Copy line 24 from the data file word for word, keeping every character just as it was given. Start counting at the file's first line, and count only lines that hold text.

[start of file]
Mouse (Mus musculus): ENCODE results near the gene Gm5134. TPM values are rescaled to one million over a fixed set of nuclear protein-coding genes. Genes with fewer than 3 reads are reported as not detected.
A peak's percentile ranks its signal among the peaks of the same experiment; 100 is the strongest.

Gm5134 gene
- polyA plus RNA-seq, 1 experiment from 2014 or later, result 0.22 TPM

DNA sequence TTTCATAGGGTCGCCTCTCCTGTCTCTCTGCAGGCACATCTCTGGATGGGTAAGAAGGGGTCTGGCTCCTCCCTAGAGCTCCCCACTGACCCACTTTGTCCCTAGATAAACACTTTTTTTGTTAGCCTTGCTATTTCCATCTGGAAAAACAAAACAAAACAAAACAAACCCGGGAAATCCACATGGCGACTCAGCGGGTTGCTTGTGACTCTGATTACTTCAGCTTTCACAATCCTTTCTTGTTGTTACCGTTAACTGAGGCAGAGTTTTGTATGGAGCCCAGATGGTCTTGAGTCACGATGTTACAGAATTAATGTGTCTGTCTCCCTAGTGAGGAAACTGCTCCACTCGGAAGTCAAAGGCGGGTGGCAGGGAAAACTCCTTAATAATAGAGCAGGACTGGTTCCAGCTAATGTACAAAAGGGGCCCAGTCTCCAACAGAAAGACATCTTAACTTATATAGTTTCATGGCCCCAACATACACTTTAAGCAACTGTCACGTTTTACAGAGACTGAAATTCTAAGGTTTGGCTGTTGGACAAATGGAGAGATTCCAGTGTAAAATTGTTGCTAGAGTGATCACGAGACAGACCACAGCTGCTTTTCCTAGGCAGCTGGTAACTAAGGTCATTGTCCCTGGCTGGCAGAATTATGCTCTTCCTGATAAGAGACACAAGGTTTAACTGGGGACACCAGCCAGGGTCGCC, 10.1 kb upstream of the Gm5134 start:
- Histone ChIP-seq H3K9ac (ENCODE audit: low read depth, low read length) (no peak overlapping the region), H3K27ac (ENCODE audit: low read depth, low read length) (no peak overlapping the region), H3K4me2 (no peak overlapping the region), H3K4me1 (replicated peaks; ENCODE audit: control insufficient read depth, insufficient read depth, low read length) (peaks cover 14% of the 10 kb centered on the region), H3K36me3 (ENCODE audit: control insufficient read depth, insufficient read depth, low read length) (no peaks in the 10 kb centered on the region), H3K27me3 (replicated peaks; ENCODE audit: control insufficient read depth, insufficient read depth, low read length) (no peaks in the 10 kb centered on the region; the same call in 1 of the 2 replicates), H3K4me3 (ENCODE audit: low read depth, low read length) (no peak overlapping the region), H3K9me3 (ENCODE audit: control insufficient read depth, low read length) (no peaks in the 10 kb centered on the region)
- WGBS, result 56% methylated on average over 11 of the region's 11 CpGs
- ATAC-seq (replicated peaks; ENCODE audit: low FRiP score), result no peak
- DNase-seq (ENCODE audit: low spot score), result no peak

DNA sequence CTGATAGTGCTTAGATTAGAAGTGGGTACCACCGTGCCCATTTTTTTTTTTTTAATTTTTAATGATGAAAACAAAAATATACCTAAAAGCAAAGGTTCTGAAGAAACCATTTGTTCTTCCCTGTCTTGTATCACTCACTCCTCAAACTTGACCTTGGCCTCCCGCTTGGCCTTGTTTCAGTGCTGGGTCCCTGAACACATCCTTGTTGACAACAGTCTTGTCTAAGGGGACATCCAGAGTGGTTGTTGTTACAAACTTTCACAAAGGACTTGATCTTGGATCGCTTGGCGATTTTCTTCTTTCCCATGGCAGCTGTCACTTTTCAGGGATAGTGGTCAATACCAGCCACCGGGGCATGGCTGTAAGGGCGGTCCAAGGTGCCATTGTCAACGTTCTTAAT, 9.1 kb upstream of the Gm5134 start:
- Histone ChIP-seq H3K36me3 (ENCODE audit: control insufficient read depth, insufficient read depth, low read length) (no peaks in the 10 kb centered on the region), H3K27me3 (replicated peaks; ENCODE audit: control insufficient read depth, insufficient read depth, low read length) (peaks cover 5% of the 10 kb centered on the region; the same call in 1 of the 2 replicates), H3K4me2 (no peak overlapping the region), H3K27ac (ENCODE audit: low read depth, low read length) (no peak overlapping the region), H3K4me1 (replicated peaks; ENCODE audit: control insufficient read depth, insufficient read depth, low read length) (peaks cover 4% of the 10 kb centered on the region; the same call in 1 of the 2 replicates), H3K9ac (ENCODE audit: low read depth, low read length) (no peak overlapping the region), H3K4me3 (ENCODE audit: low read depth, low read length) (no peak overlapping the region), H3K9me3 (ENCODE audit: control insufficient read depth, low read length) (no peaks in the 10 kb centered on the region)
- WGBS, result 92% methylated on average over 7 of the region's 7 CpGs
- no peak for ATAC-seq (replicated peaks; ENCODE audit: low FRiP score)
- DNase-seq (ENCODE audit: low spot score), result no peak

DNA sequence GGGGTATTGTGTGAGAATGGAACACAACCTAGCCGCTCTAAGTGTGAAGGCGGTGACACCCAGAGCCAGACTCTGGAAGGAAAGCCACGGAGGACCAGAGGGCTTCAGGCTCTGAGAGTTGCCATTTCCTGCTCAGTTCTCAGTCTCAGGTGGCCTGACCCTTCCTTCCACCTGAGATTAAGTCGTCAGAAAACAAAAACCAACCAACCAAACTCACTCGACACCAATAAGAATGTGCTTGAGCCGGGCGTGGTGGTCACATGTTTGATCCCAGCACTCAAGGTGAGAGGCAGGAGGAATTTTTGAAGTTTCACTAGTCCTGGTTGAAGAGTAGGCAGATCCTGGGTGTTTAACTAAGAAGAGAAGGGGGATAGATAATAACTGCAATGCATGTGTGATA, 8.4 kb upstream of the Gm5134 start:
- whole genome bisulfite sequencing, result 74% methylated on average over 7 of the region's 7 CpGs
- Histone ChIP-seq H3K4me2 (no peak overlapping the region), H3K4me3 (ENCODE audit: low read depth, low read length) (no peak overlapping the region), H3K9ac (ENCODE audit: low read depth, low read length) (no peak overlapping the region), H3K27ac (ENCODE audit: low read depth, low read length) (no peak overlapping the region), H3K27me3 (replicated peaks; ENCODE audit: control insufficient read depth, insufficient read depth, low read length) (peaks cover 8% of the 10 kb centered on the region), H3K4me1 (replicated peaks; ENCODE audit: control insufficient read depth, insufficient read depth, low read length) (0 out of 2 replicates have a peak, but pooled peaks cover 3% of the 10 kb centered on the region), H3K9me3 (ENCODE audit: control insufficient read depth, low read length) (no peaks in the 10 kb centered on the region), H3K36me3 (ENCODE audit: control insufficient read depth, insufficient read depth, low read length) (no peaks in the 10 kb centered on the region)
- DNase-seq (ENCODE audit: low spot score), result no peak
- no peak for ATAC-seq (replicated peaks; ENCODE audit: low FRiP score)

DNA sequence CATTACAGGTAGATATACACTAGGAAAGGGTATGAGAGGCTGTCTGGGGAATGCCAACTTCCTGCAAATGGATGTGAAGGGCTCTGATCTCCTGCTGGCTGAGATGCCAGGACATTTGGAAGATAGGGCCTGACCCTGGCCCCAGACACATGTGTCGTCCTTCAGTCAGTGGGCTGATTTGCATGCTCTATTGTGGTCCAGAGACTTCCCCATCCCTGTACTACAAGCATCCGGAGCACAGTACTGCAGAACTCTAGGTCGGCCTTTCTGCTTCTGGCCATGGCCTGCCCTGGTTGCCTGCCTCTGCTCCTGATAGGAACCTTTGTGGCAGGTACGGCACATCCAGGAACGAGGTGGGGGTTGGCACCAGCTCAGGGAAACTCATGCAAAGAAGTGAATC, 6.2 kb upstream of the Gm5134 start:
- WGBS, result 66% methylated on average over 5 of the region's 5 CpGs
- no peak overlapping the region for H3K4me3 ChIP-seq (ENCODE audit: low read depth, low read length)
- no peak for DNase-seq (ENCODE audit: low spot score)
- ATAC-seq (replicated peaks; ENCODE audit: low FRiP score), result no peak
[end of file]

- ATAC-seq (replicated peaks; ENCODE audit: low FRiP score), result no peak